Misha refilled our coffees from the bottom of the pot, and we went downstairs to see the wine cellar. It was a room in the basement of the condo project that was maybe twelve by twelve with a climate control that appeared to be set at about fifty-five degrees. Brrrrrr. There were floor to ceiling racks on all of the walls, filled with bottles, and wooden boxes stacked everywhere containing more wine. I looked at a few bottles and was more than a little impressed. Some of the best names from California were represented as were the Grand Cru wines of Burgundy and Bordeaux. Not just recent vintages either. Some of these bottles were ten and fifteen year old vintages.
'Very impressive," I said.
"Hell, we'll never drink all of this in two lifetimes, but I rotate this stock out into our Boulder restaurant. When we're here, we have a nice stock to choose from."
He handed me his coffee mug and began to put bottles into an empty box.
"We won't drink this much, but Lisa will want to have some input. She hates to come down here because it's too cold. I think that may have something to do with how close to naked she frequently is," he said with a laugh.
"This may be an interesting dinner," I thought to myself.
Misha looked at his watch as he finished filling the case. "Two o'clock. Let's get back upstairs and start cooking," he said.
He hustled up the stairs with a case of wine under his arm. I followed with the empty coffee cups. When we got back upstairs he set the case of wine down in an out of the way spot and rubbed his hands together as if to say, "Ahhhh, now I get to cook." I smiled to myself. It was always nice to watch someone who was enjoying his work—as long as it wasn't another trial lawyer picking my witness apart on cross examination.
So what's on the menu?" I asked.
"Right. Here is what we are going to do," he said, as he turned to the fridge. First the protein—a beef tenderloin. Local and grass fed, of course, but it will be good, I promise. There is grass fed and there is grass fed. You need to know who your supplier is and what he is doing. The tenderloin will be easy, we just grill it on the big Weber on the deck out there," he said, referring to a grill on the deck out side the window facing east, ignoring four inches of snow that had accumulated on top of the grill and the deck.
Of course, we are going to need a really good reduction sauce to go with that, but I am going to fudge a bit on that, since I don't have two days to make it starting with the bones and meat scraps. My guys from the restaurant have given me a sauce that is about half way there. You know you can buy this completely pre-made, but that is just not the right way to run a restaurant—a pathway to McDonalds," he said as he trailed off into mumbling.
I couldn't resist. I said, "They make a lot of money at McDonalds." It was hard to do with a straight face.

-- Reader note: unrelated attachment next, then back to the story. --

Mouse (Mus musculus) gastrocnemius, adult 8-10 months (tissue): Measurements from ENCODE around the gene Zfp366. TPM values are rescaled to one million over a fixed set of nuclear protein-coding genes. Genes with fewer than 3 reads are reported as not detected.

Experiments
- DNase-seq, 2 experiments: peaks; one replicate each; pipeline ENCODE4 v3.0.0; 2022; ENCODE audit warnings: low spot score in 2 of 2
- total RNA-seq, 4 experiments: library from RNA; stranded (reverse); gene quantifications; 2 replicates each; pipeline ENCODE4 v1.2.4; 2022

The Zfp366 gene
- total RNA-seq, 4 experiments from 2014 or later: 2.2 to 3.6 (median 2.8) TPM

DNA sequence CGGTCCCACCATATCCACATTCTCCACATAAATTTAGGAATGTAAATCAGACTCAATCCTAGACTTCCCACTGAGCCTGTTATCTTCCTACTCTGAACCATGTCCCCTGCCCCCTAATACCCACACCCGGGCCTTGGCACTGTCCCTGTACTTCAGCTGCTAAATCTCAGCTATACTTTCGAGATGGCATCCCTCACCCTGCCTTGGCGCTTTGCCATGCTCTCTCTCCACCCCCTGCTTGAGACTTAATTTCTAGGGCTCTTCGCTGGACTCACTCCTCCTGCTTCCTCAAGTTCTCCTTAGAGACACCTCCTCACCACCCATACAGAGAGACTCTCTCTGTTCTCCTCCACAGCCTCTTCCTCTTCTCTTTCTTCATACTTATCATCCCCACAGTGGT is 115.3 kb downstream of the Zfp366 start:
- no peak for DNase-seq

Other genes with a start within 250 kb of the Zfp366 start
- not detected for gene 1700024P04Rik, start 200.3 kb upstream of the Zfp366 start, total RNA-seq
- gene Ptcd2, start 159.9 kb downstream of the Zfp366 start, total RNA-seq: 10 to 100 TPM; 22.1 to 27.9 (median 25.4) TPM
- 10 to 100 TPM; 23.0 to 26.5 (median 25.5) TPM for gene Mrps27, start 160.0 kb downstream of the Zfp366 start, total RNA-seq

He grabbed a ten-inch chef's knife off the wall and waived it at me in a threatening fashion. "McDonald's is a feed lot, not a restaurant!"
"Okay, just joking," I said, holding up both hands. "What else is for dinner?"
Honor restored, he returned to the menu. "Well for a starch, I think, potatoes Gruyere. It is basically a gratin recipe made with a lot of really tasty Gruyere cheese, and of course heavy cream. We serve it at our New York restaurant. If the mayor ever tasted it, he would call it 'potatoes cardiac' and start a campaign against us. Fortunately he is focused on the 'Big Gulp,' instead of us."
I laughed and said, "And . . .?"
"Well, fresh string beans, of course." Not exactly a locavore dish, since they are flown in from Chile. Locavore string beans in Colorado in December is a joke among chefs, but we all serve these Chilean beans. These are really nice, too, he said as he tossed a string bean at me. See, small. Snap it." Which I did. "See really fresh." Which it was.
"And . . .?"
Oh yes, for an hors d'oeuvre, we have the best triple creme cheese I can get from all of France. I don't even serve this in my restaurants. Too hard to get." He paused for a minute and looked around the room as if someone might be listening. Then he looked at me with a smirk and said, "I'll tell you, the really best way to eat it, is to smear it on Lisa's tits and then lick it off."
I totally lost it. This guy was manic. When I finally stopped laughing, I said, "Okay, I believe you, but I think I should try it on Gina's tits, if that is okay with you."
"Oh, yeah, sure, sure," he said.
"And for dessert . . ." he said followed, by a long theatrical pause.
I raised my eyebrows and looked at him expectantly.
"Nothing!" he said. "If we have done a good job with the rest of the meal, we eat the girls."
I laughed until my sides hurt. Finally, I said with tears running from my eyes, "Oh, I like your style, Misha. I like your style."
"What?" he asked. "Sex and cooking! Can you think of a better combination?"
Still laughing, I said "No. Now what can I do to help . . . besides run a cork screw?"
"What?" he said. "I told you, the screwing comes after dinner." I was in hysterics. I could tell this was going to be a memorable Christmas.